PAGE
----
9 Things I Learned During My No Spend Month
Have you ever participated in a no spend month?
A no spend month is a great way to pay off debt or set aside some savings. More importantly, though, it can be a great way to learn how to save money and embrace better financial habits.
Debt is a lot like weight gain. If you’re not vigilant about avoiding it, it will inevitably sneak up on you!
We all have to provide for ourselves — shelter, food and clothing. So we’re forced into a relationship with money whether we understand it or not. And advertising and credit cards make it all too easy to spend unwisely and get ourselves in trouble.
This is exactly why a no spend month can help! It gives you a chance to step back and evaluate you relationship with money, so you can see exactly what mistakes you’re making and how to improve your financial habits.
If you’re not quite sure what a no spend month is, or how or where to start, this article will help you get started.
My ‘No Spend Month’ Experience
If you ask me, January is the perfect time to start a no spend challenge. We’re all a little hung over from the expenses of the holidays, and our poor pocketbooks are suffering. At the same time, we all feel invigorated by the New Year and inspired to make positive changes.
I started my no spend month immediately after Christmas, because we have a big trip coming up. I knew that I would need to spend a whole lot extra in February, on travel visas and flights and train tickets and such. So I figured that a no spend month would give me a jump on our upcoming expenses.
This is not my first no spend month, so it was pretty easy to plan, and my family was totally on board. One of our cars needed new tires, so I took care of that before beginning.
I tend to stockpile groceries because I purchase in bulk whenever I find a really great sale. And we have cows and chickens and I always cook from scratch. So the grocery aspect of our no spend months are usually pretty easy to plan, too.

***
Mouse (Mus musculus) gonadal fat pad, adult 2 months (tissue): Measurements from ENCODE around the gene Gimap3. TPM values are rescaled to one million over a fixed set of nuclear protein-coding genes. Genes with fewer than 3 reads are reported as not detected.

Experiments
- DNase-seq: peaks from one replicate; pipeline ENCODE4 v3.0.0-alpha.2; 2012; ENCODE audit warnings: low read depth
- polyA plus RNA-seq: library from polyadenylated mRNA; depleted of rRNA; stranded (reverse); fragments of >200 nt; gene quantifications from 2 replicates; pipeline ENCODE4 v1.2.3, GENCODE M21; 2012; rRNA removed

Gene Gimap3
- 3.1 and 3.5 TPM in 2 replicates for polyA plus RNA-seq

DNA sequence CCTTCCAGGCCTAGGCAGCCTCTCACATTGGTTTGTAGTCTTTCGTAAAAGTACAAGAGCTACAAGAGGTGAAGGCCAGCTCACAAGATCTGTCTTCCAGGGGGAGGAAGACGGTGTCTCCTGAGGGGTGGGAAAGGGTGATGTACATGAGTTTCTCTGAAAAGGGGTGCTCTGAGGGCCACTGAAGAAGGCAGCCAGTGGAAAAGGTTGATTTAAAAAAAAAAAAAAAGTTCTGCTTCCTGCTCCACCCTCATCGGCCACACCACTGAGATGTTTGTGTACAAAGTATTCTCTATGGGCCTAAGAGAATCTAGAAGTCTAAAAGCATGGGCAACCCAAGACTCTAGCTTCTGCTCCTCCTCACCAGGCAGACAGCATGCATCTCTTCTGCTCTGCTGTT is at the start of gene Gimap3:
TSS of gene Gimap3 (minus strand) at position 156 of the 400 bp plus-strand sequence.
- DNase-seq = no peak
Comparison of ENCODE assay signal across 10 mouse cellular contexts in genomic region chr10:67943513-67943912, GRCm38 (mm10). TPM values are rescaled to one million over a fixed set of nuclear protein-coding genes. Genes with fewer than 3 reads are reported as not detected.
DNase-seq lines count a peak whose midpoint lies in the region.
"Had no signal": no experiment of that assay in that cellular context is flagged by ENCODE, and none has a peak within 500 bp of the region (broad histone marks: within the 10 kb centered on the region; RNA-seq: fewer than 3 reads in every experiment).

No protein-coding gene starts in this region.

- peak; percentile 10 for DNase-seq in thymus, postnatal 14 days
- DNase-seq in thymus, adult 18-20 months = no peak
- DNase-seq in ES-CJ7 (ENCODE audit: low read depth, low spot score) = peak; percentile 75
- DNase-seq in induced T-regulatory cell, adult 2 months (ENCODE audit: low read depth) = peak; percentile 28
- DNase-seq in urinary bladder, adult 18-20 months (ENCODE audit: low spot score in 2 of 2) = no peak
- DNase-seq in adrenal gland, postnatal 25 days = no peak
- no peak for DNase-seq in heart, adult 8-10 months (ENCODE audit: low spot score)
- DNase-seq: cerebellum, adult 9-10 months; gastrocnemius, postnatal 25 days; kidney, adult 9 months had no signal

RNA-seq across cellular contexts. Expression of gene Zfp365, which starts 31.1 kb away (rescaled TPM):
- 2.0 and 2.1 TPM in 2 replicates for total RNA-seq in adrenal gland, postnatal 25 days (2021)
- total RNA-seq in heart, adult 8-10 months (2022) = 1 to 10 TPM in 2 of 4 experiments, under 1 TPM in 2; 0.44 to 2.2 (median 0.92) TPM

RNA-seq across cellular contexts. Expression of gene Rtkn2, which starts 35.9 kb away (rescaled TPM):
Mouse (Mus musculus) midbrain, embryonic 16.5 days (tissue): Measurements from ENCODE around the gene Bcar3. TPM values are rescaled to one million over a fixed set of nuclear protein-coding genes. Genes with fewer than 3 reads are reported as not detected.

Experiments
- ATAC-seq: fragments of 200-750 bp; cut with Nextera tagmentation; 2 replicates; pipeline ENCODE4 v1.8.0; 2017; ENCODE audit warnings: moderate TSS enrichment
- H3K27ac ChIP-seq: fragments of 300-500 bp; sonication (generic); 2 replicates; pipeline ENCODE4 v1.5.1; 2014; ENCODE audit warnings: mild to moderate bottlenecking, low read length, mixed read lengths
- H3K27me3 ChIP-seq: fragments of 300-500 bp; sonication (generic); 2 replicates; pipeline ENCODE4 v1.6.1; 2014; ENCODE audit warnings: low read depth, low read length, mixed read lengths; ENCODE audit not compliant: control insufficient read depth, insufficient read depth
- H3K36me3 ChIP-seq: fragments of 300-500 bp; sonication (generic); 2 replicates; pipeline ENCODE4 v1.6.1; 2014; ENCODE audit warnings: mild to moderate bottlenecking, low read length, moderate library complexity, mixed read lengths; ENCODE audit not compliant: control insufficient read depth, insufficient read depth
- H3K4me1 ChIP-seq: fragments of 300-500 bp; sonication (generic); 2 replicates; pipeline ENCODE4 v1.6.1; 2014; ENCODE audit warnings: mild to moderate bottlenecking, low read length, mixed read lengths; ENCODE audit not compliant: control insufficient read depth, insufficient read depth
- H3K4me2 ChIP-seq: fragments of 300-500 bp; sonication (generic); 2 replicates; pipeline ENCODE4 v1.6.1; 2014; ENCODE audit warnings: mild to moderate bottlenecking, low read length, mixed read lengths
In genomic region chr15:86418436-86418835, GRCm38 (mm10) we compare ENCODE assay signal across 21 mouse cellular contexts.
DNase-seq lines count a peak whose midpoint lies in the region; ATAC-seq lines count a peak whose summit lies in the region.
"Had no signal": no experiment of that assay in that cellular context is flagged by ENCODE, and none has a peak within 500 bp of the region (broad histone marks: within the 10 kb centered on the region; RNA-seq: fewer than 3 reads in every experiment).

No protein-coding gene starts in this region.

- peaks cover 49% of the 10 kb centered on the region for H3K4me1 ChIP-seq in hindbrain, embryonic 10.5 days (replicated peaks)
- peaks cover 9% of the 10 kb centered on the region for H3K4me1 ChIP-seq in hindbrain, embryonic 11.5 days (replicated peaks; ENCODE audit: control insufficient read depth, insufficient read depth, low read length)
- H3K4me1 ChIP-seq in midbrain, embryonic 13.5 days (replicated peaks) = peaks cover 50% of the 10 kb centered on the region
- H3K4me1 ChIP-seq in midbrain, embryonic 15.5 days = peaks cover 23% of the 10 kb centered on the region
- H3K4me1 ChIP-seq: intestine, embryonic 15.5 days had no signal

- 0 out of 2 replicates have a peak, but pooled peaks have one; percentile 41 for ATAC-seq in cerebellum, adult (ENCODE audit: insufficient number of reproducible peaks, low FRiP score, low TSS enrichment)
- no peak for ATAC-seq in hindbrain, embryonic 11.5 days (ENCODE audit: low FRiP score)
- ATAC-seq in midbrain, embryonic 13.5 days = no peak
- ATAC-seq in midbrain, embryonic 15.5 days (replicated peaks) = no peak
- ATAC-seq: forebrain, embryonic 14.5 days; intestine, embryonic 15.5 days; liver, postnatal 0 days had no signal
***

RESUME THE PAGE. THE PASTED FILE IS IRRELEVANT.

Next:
Plus, we married young and started our family while we were both still in college, so the first several years of our marriage were one continual no spend challenge. I’m used to living this way!
I just quickly outline a 30-day meal plan using my list of 15 Easy Meals for Pennies as the framework. I make sure I have all the ingredients, and I am careful to plan the meals that require anything that expires quickly toward the beginning of the month.
The only other thing I needed to take care of was entertainment and activities for our family. Of course we wanted to do something fun for New Year’s Eve and New Year’s Day, a week into our no spend challenge. And we also like to have fun together on weekends. Since I blog about frugality, though, free entertainment wasn’t very hard to figure out.
We spent New Year’s Eve watching two movies we had rented from the library, and finishing off all the junk food we still had around the house from the holidays. New Year’s Day we took the kids sledding. We always take a thermos full of hot chocolate with us, along with homemade donuts.
Here is a rundown of what I spent during our no spend month (this doesn’t include health insurance, because it’s automatically deducted from my husband’s paycheck, or homeowner’s insurance or auto insurance, because we just pay those once per year):
- Mortgage $1980
- Utilities $164 (that doesn’t include phones, which we only pay every six months, or water or sewer, because we have a well and septic system)
- Gas for our vehicles $249
- Music lessons $860 (I can’t cancel music lessons for the month, because that wouldn’t be fair to all of our music teachers)
That was about $15 less than what I had budgeted, because I anticipated all of those expenses, but I estimated a little high on utilities. We saved approximately $1765, which is what we would have spent on groceries, home repairs, clothing, entertainment and other incidentals.
Kaching! I immediately added those savings to my China fund, which I keep in a high-yield savings account that is somewhat inaccessible. I’ll use it to purchase train tickets and Shanghai Disneyland tickets in the next few weeks.
It’s funny that my kiddos really missed bananas midway through the month, because we usually have several brown, overripe bananas that nobody will touch every week. I missed being able to throw together a salad for dinner.
But really, missing our produce for about two weeks (we were FAR from starving!) was totally worth being able to pay cash for our upcoming trip. (Not that we saved it all over the last month. We’ve actually been saving for this trip for awhile, using a series of money saving challenges.)
What I really want to tell you about, though, is all of the things I have learned from participating in this no spend month, and other no spend challenges over the years. I’ve heard lots of people say that they think no spend challenges are useless, because you’re really just spending ahead of time, in anticipation of your needs, or afterwards, to catch up.